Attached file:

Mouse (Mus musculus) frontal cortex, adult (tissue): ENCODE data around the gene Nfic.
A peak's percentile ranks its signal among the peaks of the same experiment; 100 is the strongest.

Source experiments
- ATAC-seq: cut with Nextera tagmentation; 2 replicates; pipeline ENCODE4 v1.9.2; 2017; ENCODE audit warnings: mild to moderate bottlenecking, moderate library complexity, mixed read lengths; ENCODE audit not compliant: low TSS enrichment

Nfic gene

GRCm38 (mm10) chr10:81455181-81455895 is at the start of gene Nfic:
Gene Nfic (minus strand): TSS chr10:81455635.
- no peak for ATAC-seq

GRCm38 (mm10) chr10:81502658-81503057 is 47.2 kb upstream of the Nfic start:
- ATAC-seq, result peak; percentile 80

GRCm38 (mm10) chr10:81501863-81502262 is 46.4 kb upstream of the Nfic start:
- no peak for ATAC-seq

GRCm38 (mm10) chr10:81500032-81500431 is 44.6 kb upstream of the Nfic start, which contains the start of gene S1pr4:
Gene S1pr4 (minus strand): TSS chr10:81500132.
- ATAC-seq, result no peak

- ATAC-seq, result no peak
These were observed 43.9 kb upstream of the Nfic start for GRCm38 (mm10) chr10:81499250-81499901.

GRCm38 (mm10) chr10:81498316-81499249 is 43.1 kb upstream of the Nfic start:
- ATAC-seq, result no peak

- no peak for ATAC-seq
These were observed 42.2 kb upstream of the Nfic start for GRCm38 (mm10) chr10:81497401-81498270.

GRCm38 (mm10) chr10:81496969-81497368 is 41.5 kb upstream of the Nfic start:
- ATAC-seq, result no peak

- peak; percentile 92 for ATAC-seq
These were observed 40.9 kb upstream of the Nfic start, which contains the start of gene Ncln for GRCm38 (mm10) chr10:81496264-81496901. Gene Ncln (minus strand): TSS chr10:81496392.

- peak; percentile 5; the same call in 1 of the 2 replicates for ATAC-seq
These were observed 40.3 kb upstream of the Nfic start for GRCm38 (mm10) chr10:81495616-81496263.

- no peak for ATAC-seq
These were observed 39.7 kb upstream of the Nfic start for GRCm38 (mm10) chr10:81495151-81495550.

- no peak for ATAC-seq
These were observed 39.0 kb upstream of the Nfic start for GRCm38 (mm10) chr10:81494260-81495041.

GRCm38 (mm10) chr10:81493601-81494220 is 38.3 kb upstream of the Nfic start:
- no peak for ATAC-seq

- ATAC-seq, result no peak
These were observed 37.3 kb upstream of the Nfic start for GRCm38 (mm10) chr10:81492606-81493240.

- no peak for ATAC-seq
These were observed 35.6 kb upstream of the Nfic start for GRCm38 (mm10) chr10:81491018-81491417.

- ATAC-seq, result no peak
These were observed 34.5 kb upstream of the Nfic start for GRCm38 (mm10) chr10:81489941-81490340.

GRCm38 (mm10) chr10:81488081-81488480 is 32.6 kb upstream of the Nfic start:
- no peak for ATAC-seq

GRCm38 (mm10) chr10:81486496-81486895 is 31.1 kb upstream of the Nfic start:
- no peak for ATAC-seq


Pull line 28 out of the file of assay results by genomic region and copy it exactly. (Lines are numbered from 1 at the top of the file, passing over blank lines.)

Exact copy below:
- no peak for ATAC-seq